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RE: Beginning gardening

Both of my grandmothers were gardeners. My father's mother had a city garden
behind a brownstone. It was formal with statuary and a gazing globe. It had
a small lawn where we used to relax in lawn chairs. My maternal grandparents
lived in the country. They grew vegetables and old-fashioned flowers like
hollyhocks. We used to pick peas to shell and husk corn on the cob. They had
a hen house where we collected eggs as well. I loved that old farm house
with its hand pumped well and a ravine on the property.  We did a lot of
exploring there!  One of my favorite pastimes was hunting for garter snakes.

As a child, my parents had gardens wherever we lived. When I was a small,
there was a weeping willow tree that took up a lot of the backyard of our
Cape Cod style house. My mother grew roses and annuals like petunias and
moonflower vines.  I had a small garden space on the back side of the house
where nothing grew very well.  It was pretty shady and I remember moss grew
well in that spot!  We also had a towering clump of pampas grass that gave
us paper cuts if we brushed up against it playing hide and seek. Somewhere
there was a kerria bush and of course forsythias along the back fence.

At my next childhood home, my parents planted our Christmas trees every year
until the house was hidden from the front. There was an acre of land that
seemed like an estate when I had to mow it as I became a teenager. My mother
had some garden beds under some black pines where she grew mostly pass-along
plants from friends and relatives like Shasta daisies, thistles, poppies and
black-eyed Susans.  I took flowers from her garden with me when I moved into
my own home. My dad grew vegetables.  We grew indoor plants as well
especially hanging plants like wandering Jew, spider plants and Swedish ivy.

When I moved out on my own, I grew many annuals from seed.  I specifically
remember portulaca and zinnias. I also planted spring bulbs. I had a
neighbor who loved gardening and she gave me old fashioned balsam and
cleome. I planted a Christmas tree in the yard of every house I lived in.  I
grew things indoors on my window sills and in macrami hangers.

When I purchased my own home, a 1930's cottage with a 50' X 150' plot, I had
flower beds along the driveway and vegetables out back. I ordered daylilies
from Wilds and seeds from Burpee and Parks. I grew irises, dwarf
rhododendrons, and uncommon annuals including coleus. I had house plants
like a weeping fig tree, Rex Begonias and cacti. I loved making terariums
and dish gardens.  I also joined an African Violet club quite by accident.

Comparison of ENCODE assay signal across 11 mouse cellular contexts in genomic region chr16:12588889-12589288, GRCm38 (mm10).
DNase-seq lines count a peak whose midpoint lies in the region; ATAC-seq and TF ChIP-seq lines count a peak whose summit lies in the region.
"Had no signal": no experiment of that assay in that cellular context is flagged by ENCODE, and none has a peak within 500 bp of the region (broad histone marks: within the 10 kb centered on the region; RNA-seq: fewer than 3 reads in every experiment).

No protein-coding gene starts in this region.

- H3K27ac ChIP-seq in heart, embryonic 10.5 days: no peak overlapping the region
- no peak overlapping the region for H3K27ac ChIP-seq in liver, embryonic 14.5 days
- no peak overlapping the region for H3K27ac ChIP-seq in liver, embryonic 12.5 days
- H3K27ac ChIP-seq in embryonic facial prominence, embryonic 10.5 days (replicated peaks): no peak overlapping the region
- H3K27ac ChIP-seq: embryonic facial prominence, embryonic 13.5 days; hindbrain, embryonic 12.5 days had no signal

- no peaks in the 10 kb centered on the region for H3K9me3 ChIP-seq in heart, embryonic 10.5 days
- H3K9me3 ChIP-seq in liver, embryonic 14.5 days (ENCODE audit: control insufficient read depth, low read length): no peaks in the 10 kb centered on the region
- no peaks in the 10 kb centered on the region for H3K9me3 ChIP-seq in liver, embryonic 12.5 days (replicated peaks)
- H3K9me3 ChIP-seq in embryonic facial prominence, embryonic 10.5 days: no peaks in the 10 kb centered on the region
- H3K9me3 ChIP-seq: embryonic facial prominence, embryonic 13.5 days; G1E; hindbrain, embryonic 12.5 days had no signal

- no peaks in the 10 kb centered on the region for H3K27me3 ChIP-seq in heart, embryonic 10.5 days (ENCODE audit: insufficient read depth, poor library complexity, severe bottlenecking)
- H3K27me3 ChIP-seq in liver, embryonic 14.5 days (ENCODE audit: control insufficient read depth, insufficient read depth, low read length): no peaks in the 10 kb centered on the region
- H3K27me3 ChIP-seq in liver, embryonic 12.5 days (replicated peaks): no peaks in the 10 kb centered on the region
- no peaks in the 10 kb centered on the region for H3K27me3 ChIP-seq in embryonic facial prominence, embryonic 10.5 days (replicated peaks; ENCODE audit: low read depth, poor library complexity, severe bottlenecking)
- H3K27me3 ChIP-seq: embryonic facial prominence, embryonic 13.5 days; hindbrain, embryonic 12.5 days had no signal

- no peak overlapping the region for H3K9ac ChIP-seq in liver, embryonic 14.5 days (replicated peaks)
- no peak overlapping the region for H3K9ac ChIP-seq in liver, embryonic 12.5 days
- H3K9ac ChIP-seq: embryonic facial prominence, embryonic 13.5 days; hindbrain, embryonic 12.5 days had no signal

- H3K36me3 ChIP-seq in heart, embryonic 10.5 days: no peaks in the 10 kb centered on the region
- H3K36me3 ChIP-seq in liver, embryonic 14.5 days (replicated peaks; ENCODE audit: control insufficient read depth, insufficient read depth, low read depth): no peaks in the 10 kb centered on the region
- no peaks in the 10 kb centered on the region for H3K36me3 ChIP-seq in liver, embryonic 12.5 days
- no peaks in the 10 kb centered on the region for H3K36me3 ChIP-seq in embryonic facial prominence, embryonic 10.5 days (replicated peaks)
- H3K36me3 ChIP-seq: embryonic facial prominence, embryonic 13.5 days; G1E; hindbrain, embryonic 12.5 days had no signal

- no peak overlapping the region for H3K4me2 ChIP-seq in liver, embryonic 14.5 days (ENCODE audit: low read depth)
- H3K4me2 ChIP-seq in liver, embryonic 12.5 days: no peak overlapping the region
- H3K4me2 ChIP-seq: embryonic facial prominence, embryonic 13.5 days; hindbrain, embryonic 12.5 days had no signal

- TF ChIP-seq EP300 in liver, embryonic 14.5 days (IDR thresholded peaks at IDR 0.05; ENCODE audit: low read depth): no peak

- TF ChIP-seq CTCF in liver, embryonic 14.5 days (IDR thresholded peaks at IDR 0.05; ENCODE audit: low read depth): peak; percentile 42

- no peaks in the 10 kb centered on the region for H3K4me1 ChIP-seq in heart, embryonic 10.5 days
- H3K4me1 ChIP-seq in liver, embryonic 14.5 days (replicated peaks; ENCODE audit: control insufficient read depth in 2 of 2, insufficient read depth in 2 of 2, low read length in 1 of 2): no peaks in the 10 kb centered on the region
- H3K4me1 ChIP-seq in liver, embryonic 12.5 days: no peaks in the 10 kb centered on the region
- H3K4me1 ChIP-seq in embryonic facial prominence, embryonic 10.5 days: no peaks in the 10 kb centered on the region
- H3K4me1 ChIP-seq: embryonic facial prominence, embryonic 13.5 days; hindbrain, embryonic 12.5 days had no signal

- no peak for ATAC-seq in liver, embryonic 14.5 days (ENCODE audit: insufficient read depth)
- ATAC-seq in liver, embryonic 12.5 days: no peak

I went to a local show and was giving growing advice to some people
attending the sales.  The club members assumed I was a new member working at
the sale and put me behind the counter!  My husband built me a six foot,
three tired plant shelf with lights where I grew over 400 African violets
and Gesneriads. I belonged to that club many years serving as an officer and
Flower Show Chair. I often tell people that I got my best education about
growing plants from that club. We learned everything from soil to
fertilizers to propagation techniques to grooming for show!  Whoever hosted
the executive board meeting served a formal tea. I never had a silver set or
fancy china, but I took my turn.

I've had aunts and cousins who loved gardening as well. Two of my three
sisters love plants. The other sister has a brown thumb, although her
husband grows tomatoes and she weeds!  My dad has a nice garden in his
retirement home.  At 83, he still plants seeds in the spring for his squash,
cucs, and flowers. 

Some of the plants I grow today are from divisions of plants from my
childhood garden.  I have mini sinningias that I have grown for more than
twenty years!  I especially love the plants Ive gotten from family and
friends and I love to give plants away!

I belong to a few arboretums, my local garden club (which meets in the day
so I only can go to meetings twice in the summer), and of course the Long
Island Daylily Society and the Hosta Society. Fortunately, the daylily group
meets on Saturdays so I can make the meetings. I belong to two other e-mail
groups, and as many have said, I've learned so much form these groups!

Chris Petersen   
Northport, Long Island, New York
 Zone 7a (Average min temp 50 - 00)
My garden: http://photos.yahoo.com/chrispnpt

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